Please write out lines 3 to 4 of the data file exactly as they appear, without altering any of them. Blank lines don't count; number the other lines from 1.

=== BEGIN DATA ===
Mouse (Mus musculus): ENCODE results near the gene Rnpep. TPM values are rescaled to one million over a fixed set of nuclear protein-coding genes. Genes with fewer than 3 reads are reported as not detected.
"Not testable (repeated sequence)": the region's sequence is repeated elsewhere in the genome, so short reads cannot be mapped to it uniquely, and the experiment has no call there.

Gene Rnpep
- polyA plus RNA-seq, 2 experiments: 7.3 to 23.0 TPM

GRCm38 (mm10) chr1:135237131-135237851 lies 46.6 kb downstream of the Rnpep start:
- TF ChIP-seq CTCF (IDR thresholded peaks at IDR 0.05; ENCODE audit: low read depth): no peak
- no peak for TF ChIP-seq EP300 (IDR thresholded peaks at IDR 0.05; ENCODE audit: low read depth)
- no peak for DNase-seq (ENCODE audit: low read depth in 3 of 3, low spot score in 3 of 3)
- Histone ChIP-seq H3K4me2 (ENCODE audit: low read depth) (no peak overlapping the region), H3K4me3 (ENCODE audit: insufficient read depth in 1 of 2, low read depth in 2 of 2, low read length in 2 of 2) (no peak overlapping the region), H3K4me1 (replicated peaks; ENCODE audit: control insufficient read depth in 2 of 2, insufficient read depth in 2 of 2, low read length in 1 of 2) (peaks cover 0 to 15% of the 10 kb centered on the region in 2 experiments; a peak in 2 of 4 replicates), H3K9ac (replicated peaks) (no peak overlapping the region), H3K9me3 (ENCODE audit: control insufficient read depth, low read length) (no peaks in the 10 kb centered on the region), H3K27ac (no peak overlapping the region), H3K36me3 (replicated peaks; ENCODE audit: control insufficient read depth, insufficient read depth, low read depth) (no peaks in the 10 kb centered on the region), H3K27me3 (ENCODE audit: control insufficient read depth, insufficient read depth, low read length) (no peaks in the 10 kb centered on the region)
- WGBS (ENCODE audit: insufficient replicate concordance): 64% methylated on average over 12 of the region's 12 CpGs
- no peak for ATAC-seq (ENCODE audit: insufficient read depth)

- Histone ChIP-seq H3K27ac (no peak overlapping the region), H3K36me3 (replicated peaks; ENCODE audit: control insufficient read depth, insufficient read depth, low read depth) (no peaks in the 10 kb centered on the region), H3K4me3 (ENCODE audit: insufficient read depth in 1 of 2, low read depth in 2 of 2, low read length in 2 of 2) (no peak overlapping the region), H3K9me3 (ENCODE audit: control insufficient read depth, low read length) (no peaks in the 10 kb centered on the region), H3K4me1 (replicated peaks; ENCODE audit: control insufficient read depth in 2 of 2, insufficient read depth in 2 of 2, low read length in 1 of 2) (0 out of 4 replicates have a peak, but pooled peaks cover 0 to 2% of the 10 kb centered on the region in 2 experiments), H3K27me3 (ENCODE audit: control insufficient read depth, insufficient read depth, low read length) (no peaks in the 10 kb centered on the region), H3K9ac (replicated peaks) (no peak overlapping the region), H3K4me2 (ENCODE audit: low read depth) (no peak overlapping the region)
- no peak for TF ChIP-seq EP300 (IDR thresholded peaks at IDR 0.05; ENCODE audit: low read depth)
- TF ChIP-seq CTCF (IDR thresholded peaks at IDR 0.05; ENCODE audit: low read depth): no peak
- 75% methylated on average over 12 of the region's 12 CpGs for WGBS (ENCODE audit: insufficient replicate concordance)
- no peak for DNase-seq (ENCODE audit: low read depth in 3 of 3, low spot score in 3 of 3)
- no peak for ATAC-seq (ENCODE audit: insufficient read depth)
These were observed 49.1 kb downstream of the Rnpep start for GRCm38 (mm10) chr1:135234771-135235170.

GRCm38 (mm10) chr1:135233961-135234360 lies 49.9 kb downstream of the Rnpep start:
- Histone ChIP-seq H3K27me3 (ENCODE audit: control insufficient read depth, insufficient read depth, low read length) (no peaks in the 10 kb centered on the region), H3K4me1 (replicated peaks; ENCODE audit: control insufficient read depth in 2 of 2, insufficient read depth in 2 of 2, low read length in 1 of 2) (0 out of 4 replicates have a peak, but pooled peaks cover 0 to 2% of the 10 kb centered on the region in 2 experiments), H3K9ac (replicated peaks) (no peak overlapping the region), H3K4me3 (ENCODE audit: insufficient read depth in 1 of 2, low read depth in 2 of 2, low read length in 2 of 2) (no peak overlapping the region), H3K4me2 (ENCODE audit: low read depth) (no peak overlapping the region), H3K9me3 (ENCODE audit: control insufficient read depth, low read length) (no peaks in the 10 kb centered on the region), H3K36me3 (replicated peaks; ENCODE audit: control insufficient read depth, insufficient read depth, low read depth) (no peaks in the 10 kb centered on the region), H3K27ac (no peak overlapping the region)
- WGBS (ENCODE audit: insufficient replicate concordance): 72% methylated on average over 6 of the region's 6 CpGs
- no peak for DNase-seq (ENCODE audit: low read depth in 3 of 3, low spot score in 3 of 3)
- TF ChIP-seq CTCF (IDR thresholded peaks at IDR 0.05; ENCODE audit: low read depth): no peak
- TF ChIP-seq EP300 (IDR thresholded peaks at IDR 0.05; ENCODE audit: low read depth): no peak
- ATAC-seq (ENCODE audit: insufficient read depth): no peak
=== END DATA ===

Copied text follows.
Gene Rnpep
- polyA plus RNA-seq, 2 experiments: 7.3 to 23.0 TPM